of first world aspirations
is a metaphor
  • Like 4

Share this post


Link to post
Share on other sites

Hmm,

My mother is most definitely in the denial stage at 87 but at least hates hospitals and vigorously resists being admitted.

Her latest medication is Imbruvica to treat her chronic lymphatic leukemia. It will not cure the affliction but she thinks it will. Even the drug developers make no such claims. At least it does make her feel somewhat better, unlike the course of chemo she had, but the initial side effects were not pleasant. At $200,000 per year thank God it is on PBS but it is but one of a rattlebox of meds she takes daily, let alone a monthly plasma derived treatment and eye injections to slow her macro degeneration.

Her body is plain and simply wearing out if not worn out but she still maintains she is going to improve and get back on her gopher, which she has ridden four times total, get back to cooking, she hasn't cooked in a decade, re-start her cross-stitch, she can barely see the text on a large screen TV at 2 metres.

The latest is the Blind Society are putting in brighter lights and giving her stronger magnifiers. The difference will likely be minor and temporary but more money is being poured into an incurable mix of afflictions.

All about denial and if she doesn't like one medical opinion she looks for another.

It's incredibly tiring to live with a person who professes she wants to remain independent but overlooks the fact she is on a Level Four support package of carers most every day and currently I'm here 24/7 and my sister spends a huge amount of time running most of her finances, her shopping etc. It's what children will do to care for any parent but she is totally ungrateful apart from lip service and frankly just a clinically depressed bitch who revels in other people's misery and the death of others but no acceptance of her own approaching mortality.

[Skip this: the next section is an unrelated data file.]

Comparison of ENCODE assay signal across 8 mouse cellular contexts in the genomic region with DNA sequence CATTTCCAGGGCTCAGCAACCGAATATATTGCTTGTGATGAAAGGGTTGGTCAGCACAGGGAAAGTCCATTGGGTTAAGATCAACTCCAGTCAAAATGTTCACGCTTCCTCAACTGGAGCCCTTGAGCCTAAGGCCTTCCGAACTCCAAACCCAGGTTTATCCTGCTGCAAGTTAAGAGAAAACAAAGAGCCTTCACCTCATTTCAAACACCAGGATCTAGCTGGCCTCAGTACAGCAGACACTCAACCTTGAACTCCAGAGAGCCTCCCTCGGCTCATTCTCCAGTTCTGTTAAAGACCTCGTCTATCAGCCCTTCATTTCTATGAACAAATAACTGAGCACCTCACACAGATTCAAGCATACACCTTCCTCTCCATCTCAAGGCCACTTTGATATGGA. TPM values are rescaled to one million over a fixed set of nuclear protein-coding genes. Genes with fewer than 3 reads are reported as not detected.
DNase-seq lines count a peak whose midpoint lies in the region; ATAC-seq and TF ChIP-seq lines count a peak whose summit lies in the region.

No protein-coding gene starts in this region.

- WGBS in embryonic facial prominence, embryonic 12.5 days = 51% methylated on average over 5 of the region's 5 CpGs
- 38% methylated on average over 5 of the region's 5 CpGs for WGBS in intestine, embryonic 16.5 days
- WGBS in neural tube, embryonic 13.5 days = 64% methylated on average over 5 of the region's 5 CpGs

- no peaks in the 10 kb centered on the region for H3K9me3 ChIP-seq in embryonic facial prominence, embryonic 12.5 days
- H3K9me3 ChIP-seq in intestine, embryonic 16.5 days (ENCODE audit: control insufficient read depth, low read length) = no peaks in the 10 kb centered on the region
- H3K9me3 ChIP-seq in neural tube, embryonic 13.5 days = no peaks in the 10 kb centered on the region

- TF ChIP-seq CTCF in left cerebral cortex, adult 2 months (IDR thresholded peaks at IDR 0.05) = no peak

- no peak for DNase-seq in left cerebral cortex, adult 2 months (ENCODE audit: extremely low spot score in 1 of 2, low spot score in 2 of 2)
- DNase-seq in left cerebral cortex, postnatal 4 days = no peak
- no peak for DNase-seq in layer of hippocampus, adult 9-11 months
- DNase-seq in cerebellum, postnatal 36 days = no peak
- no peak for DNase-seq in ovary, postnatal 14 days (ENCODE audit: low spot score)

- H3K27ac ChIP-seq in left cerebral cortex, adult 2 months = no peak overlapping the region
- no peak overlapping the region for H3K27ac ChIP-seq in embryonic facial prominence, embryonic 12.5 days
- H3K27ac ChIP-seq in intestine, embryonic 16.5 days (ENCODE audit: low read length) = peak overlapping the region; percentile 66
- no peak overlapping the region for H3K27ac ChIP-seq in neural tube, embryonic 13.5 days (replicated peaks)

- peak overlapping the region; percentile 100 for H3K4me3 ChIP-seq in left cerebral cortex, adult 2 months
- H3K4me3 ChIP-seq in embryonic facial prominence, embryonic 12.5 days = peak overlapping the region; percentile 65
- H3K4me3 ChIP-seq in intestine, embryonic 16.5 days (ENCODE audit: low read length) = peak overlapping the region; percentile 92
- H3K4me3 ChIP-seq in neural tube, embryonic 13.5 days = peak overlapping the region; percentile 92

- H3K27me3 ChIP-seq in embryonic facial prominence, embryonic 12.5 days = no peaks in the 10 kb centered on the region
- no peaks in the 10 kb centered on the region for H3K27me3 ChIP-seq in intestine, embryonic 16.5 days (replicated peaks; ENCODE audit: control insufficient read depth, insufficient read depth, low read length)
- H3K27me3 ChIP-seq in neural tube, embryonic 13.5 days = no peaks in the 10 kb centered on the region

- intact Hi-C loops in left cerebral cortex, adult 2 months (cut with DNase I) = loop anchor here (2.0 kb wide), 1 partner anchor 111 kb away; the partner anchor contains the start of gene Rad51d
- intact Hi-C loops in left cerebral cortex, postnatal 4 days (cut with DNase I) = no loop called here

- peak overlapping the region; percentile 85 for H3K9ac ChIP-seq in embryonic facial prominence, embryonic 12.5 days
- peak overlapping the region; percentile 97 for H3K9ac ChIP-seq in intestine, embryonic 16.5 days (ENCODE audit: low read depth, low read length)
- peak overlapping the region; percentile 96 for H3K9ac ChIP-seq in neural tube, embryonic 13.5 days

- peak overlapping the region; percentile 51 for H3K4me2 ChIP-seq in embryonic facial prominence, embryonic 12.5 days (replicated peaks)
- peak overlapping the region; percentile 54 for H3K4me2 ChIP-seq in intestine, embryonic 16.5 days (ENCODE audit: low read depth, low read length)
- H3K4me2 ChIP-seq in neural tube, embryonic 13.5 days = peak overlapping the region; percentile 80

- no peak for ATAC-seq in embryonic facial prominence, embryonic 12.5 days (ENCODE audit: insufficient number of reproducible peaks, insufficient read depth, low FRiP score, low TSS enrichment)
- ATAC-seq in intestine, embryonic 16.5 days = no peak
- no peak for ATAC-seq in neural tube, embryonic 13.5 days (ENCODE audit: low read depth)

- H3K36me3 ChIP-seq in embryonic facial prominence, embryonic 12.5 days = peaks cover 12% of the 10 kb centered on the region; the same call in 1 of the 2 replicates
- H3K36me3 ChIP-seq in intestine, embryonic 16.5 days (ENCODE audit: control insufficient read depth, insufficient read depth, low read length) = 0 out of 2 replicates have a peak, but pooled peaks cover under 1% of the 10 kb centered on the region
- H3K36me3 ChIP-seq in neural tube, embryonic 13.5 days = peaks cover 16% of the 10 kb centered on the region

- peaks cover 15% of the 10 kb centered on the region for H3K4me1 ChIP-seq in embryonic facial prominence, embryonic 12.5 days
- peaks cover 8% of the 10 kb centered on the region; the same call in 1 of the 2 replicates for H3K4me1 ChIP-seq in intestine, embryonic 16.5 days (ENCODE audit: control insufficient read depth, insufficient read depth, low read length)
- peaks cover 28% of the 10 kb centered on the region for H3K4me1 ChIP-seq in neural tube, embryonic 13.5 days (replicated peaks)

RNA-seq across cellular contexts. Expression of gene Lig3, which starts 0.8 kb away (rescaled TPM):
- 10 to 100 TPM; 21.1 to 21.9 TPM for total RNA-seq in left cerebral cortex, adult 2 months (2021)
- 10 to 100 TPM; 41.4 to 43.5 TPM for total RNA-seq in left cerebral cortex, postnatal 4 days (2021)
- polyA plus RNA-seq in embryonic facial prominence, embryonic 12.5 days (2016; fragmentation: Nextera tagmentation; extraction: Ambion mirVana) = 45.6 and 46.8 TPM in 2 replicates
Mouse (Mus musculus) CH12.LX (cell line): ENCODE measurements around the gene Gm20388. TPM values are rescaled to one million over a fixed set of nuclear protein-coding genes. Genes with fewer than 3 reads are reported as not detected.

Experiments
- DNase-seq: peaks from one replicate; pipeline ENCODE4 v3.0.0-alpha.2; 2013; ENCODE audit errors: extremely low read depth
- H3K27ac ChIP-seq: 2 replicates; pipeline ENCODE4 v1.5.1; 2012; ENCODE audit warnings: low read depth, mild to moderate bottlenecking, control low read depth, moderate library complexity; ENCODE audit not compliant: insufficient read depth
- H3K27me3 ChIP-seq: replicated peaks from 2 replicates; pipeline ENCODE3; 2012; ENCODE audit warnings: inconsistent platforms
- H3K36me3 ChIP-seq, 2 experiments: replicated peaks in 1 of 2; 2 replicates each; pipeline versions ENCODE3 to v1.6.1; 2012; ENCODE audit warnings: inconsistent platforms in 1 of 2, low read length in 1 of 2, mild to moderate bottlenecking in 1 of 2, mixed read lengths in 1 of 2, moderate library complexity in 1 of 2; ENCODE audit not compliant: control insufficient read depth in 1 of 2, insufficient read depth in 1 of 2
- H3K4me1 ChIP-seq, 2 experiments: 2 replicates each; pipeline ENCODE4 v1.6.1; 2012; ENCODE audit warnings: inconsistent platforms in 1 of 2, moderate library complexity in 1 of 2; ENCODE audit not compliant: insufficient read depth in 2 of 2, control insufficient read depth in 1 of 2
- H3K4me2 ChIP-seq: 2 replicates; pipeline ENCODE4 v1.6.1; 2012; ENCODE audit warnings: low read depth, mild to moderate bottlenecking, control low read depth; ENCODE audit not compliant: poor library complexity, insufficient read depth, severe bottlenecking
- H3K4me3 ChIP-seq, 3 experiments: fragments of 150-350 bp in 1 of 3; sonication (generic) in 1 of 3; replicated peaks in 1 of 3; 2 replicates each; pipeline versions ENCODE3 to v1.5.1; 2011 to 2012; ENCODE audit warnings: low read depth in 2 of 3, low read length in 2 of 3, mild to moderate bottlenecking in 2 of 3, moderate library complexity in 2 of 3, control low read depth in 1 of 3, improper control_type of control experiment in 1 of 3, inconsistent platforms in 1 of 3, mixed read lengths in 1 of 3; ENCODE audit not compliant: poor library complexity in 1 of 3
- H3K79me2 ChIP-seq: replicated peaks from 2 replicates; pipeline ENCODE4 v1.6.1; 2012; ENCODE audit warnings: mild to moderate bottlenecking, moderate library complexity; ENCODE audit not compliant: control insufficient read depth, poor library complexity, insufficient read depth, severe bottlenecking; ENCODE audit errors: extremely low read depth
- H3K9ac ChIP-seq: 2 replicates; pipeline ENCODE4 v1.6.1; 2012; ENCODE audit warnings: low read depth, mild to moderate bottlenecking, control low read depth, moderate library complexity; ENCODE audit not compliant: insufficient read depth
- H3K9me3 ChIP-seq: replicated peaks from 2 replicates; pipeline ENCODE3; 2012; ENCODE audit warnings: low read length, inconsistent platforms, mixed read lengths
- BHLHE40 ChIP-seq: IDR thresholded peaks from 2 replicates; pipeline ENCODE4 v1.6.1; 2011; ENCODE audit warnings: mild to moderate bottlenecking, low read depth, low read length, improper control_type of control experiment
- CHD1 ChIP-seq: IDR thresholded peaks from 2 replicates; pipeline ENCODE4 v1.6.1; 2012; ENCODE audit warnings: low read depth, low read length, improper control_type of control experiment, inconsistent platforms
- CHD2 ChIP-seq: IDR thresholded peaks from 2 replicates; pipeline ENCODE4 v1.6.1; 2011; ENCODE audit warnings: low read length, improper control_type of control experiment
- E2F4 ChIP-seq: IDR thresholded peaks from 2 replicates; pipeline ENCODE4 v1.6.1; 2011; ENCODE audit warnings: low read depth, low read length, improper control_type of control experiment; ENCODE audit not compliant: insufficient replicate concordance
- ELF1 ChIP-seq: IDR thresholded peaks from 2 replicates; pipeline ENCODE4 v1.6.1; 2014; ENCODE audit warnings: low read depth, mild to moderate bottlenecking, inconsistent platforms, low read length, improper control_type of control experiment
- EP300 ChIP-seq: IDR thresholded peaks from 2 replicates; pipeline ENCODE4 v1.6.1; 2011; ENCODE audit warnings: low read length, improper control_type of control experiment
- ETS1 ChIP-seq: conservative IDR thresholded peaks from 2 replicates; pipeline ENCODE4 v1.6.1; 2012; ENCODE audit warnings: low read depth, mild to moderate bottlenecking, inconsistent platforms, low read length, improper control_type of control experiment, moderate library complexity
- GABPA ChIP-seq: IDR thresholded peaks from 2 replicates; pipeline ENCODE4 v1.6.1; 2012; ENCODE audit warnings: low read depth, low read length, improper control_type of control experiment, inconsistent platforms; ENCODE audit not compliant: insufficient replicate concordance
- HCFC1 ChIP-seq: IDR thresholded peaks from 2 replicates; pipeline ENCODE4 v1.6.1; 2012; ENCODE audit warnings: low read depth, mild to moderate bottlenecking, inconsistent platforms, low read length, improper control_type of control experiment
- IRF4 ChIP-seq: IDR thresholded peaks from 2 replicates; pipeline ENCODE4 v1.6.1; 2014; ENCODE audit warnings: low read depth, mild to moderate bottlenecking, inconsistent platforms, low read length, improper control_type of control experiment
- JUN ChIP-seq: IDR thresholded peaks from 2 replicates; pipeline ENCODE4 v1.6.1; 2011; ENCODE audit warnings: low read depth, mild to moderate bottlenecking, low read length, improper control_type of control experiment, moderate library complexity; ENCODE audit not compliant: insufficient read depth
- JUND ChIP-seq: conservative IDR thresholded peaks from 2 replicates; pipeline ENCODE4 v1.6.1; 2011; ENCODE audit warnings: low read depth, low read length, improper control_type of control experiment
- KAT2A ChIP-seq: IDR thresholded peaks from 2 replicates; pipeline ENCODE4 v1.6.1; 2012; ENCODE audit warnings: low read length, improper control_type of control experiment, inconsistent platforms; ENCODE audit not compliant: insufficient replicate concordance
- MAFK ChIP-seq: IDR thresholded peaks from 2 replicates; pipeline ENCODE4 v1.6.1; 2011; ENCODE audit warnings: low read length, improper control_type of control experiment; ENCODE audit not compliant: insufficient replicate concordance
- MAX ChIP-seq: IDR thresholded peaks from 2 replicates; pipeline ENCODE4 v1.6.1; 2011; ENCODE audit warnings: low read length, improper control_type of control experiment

It's just as well my sister and I are not suicidal is all I can say...

Cheers

 

 

 

 

 

Share this post


Link to post
Share on other sites

 

2 hours ago, Cybes said:

This line confuses me.  When else would you regularly eat meat?

Lunch with ham or chicken. Any number of fast food restaurants serve mainly meat based  burgers etc. Bacon for breakfast. The list goes on. 

Share this post


Link to post
Share on other sites
3 hours ago, chrisg said:

 

Half my family is currently vegetarian, and having to take supplements because of that - seems a bit stupid to me, humans are carnivores.

 

A vegetarian shouldn't need supplements. Vegan is much harder to achieve properly without supplements. Also humans aren't carnivores. 

Share this post


Link to post
Share on other sites
15 minutes ago, fliptopia said: